Join GamesBeat Summit 2021 this April 28-29. Register for a free or VIP pass today.
Well, I don't know if I'd call it "art," but I am trying to paint for the first time since my beloved sixth grade art classes. With that said, I think this may be a project on my level, or it may turn into a horrible trainwreck for your own amusement.
Behold stage one:
Oh, what will it be, what WILL it be? Find out on the next page. I will throw two clues out here, though.
1. Despite current appearances, it is a video game craft project.
2. I got the idea from a t-shirt, so you know it's classy.
I don't really know much about art. I really loved the class in school, but the last painting I did was on the walls in my house. I know nothing about what techniques I should utilize, what the brushes or paints suit my needs best, or even if I'm doing what one would call, "a good job." I am having some fun, and in the spirit of gaming, I have established some rules to follow as I paint.
1 – Except for the canvas background, everything only gets one coat. Once the paint dries, I'm done with that color.
2 – Try to use as few brush strokes as possible. I'm trying to keep it very, very simple.
I have been able to follow my two rules so far, but to what end? Well, as I said on page one, this was inspired by a t-shirt I recently bought from Threadless.com. That t-shirt design was actually part of a series by Brock Davis, an actual artist. I thought it was really awesome idea, and something I might be able to half-way emulate.
As I said before, I am not an artist by trade or hobby, so I may not be using the best materials. I'm using an inexpensive canvas, a variety pack of brushes, and acrylic paints. Here is how I started out tonight.
If you looked at Brock Davis's work and you know your games, it's probably pretty obvious where I'm going with this. Last chance to guess before I spoil it on the next page.
It's Pac-Man! The proportions didn't go as well as I would like, but I'm doing this for fun and relaxation, so I'm not stressing. I did use the tape measure to find the middle of the maze and keep a few things even. Most of if was just eyeballed based on the screenshot I had open on my iPod.
I also wasn't happy at first with how light my strokes were in a few places, but the last time I did painting this fine was on some D&D miniatures a decade ago. I'm just putting that out there.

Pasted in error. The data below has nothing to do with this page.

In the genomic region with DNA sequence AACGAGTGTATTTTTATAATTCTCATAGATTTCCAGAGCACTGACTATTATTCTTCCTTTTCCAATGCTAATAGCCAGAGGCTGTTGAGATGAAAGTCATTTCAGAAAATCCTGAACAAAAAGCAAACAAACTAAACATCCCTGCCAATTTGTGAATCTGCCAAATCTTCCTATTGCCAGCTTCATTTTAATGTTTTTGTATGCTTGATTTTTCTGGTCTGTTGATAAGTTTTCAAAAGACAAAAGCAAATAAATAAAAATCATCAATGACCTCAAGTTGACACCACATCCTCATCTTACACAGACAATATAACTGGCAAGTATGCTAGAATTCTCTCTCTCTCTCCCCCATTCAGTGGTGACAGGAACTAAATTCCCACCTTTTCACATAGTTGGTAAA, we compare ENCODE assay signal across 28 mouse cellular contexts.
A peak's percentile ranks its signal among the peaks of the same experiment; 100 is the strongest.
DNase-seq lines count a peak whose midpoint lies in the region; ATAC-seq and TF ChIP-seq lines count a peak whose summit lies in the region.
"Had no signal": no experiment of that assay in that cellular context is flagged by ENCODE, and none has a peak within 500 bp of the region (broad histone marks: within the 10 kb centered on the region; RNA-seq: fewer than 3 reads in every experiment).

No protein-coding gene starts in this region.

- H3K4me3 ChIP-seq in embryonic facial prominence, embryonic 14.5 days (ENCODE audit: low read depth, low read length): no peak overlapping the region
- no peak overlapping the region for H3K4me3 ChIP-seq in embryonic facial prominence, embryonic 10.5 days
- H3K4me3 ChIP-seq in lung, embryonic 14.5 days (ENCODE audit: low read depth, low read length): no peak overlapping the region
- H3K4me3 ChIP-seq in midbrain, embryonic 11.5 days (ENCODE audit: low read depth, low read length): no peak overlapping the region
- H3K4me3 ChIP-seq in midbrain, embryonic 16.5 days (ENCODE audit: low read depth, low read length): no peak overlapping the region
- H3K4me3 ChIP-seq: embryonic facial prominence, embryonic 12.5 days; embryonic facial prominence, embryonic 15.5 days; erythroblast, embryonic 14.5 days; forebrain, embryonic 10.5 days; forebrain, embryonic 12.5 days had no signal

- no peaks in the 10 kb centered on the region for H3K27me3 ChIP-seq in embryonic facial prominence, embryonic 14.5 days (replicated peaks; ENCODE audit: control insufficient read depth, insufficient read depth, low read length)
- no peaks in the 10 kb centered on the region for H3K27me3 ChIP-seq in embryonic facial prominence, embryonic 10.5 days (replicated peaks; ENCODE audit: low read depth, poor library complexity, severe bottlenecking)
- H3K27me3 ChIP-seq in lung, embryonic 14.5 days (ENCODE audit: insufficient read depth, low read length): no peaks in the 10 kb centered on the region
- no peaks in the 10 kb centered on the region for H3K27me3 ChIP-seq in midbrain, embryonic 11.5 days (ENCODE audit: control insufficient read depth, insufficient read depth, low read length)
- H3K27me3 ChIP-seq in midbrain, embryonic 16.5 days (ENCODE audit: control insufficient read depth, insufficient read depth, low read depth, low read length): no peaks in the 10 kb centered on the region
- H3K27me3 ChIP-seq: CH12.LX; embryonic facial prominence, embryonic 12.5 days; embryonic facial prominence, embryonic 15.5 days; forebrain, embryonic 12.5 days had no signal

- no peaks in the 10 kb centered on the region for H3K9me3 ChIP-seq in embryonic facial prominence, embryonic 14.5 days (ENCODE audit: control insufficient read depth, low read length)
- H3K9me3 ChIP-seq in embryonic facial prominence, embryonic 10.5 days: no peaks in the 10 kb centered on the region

I really considered stopping here for the night to let the maze walls dry, but it struck me as very wrong to leave it without the main man, the main Pac-Man.
I like my Pac-Man blobs. I did the two lives icons in single strokes, but I had to fudge my rules a little on the Pac-Man in the maze. I'm happy with how he turned out, and I'm looking forward to finishing up this project this weekend.
The finished project is now on the last page.
When I started painting the pac-dots, I knew I needed to make a path for the Pac-Man I painted earlier to get from the starting point to the place I put him, so I figured that out. Then, I tore off some newsprint and put pieces down over the paths I didn't want to paint. That worked out well, but then I started thinking about the ghosts. I knew that the original Pac-Man had set patterns for the ghosts, and even though I was trying to avoid getting too into the details, I fired up my MAME cabinet to figure out their placement.
I was able to get Pac-Man in that location with those pac-dots and the Power Pellet missing. I had to eat a ghost, but it is possible to get him to that place without dying or eating more pac-dots than I painted. I paused the game, busted out my other four colors of paint, and finished it up without too much trouble. I did have to bend my rules about brush strokes, because the ghosts were just too faint. I thought that would have been kind of neat at first (they are ghosts), but it just wasn't doing anything for me, so I went over them a few times. Also, the cherries in the maze looked like a red wang before I added another stroke or two.
I like how it came out, and I'm thinking of doing one of the first screen of level 1-1 in Super Mario Bros. It was a fun project, it didn't cost much, and it wasn't difficult to make. If something like this interests you, be sure to check out my inspiration as well as the i am 8-bit works.
GamesBeatGamesBeat's creed when covering the game industry is "where passion meets business." What does this mean? We want to tell you how the news matters to you -- not just as a decision-maker at a game studio, but also as a fan of games. Whether you read our articles, listen to our podcasts, or watch our videos, GamesBeat will help you learn about the industry and enjoy engaging with it. How will you do that? Membership includes access to:
- Newsletters, such as DeanBeat
- The wonderful, educational, and fun speakers at our events
- Networking opportunities
- Special members-only interviews, chats, and "open office" events with GamesBeat staff
- Chatting with community members, GamesBeat staff, and other guests in our Discord
- And maybe even a fun prize or two
- Introductions to like-minded parties